We started this blog with a question: Is there’s eventually a point at which someone should be legally assumed to be completely disabled? For the dissenting judge in this case, this was something that the majority had not dealt with. The dissenting judge attacked the majority to more specifically deal with this important question. It is a fair point. It would be hard to imagine many diseases or disabilities that work completely in isolation, within the human body, or aggravating workplace performance, for that matter. But the minority opinion would not use the numbers to necessarily approve compensation. And there’s the point. The numbers used in disability are perhaps more useful in deciding not the exact amount of disability: but the likelihood someone is disabled by working conditions. As we noted at first, people use numbers for common sense purposes.
The workers compensation lawyer, in the words of the majority, proved that the medical evidence “overwhelmingly” supported the industrial commission award to Elsie M.
While it isn’t certain the minority/dissent would have ruled against Elsie, it seems likely. This battle between judges shows how important the injured worker’s lawyer is, in winning the injured worker’s case. Additionally, the minority opinion of today is often persuasive to the majority tomorrow. This can happen as the numbers become more precise in terms of evaluating a specific disability, judges change, legislative reaction to a court decision, or a medical treatment and improvement. For example, the majority went out of its way to comment that workers compensation in North Carolina is not “intended to be, a general accident and health insurance act.” This kind of worrisome language can be an obstacle to fair recovery in some cases. On the other hand, it may have been a very practical way to rebut the implications of the minority opinion. The difference in explaining the meaning of numbers comes from expert level knowledge by a talented workers compensation lawyer. A workers comp lawyer can also anticipate particular courts and both minority and majority opinions that they may have. Finally, a workers compensation lawyer knows how far the legislature is currently looking to provide or limit worker coverage “by the numbers.”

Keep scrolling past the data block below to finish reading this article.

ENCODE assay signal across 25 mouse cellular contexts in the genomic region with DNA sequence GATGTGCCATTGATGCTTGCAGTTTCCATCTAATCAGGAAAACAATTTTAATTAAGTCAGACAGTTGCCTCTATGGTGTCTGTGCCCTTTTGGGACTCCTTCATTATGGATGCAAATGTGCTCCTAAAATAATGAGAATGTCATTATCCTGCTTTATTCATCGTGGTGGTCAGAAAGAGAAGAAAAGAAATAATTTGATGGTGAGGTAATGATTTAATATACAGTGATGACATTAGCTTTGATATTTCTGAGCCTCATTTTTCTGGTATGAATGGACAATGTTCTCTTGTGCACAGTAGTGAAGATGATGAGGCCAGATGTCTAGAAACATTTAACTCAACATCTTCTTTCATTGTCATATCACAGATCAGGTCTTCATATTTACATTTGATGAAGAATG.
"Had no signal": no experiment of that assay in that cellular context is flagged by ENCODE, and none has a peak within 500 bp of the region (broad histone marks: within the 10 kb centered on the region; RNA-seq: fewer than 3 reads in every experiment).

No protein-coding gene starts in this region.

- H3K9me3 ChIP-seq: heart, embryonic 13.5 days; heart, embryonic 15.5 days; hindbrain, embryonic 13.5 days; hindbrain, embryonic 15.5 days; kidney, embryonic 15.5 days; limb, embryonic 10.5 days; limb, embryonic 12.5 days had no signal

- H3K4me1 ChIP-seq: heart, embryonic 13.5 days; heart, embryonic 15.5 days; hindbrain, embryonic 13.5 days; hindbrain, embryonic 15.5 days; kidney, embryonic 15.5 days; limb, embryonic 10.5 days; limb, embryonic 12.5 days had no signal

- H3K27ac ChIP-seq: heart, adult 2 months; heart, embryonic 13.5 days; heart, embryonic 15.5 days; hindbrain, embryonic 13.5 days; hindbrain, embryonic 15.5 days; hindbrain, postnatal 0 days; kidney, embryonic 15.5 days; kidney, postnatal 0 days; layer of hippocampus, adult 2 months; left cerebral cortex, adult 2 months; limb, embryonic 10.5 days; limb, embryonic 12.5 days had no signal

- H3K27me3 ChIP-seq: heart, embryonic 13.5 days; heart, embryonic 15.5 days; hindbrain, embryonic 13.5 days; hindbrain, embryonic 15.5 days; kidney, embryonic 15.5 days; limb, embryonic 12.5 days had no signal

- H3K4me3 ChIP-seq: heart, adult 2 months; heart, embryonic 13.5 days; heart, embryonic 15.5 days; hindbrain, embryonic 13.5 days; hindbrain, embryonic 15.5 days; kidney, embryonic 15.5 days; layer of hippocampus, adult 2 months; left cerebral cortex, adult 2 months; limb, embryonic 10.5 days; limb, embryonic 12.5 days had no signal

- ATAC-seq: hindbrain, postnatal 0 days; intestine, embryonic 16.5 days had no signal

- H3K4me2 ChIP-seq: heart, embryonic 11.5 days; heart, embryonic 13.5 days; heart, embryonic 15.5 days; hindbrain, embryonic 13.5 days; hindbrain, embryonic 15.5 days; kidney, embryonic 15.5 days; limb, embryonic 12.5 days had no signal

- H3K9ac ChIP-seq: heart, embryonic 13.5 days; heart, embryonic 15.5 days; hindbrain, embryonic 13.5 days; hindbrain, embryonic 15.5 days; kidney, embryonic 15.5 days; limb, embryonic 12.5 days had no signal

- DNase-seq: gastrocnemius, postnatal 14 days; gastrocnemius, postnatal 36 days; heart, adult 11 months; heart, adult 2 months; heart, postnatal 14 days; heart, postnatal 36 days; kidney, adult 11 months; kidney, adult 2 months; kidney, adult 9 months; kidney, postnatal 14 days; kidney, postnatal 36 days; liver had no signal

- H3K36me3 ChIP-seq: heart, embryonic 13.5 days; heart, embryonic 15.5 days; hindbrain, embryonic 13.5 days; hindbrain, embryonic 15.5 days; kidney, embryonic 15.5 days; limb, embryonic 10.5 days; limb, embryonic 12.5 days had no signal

Conclusions: “Buy” The Numbers
It’s a standard idea in law that someone who hurts another person “takes your victim as you find him (or her).” The point is that if someone pushes someone down, they can’t hide from the fact the person might, for example, have brittle bones syndrome. The same price—you might say, the employer has to buy the numbers—is to be paid by the employer, the majority in this case said about Elsie and her non-work problems.
It’s hard to imagine a good reason to file for workers compensation without the help of a workers compensation lawyer. While people—or as we’ve seen here, even brilliant judges – may dispute the facts, only a workers compensation lawyer is usually qualified to explain the differences in how the numbers add up. If you, a family member or a loved one have been hurt in a workplace accident—or have concerns about long-time exposure to poor air quality at work, your legal rights or at compensation hearings, please contact us. You will speak with an expert in workers compensation cases, who can best answer your questions about how your workers comp cases may relate to a range of health concerns. There is never a fee for this initial consultation.
 The North Carolina Medical Journal continues to study the many sources of poor air quality in many North Carolina industries, besides textile mills---which have made efforts to clean up their air. http://nciom.org/wp-content/uploads/2017/07/NCMJ_74-5_final.pdf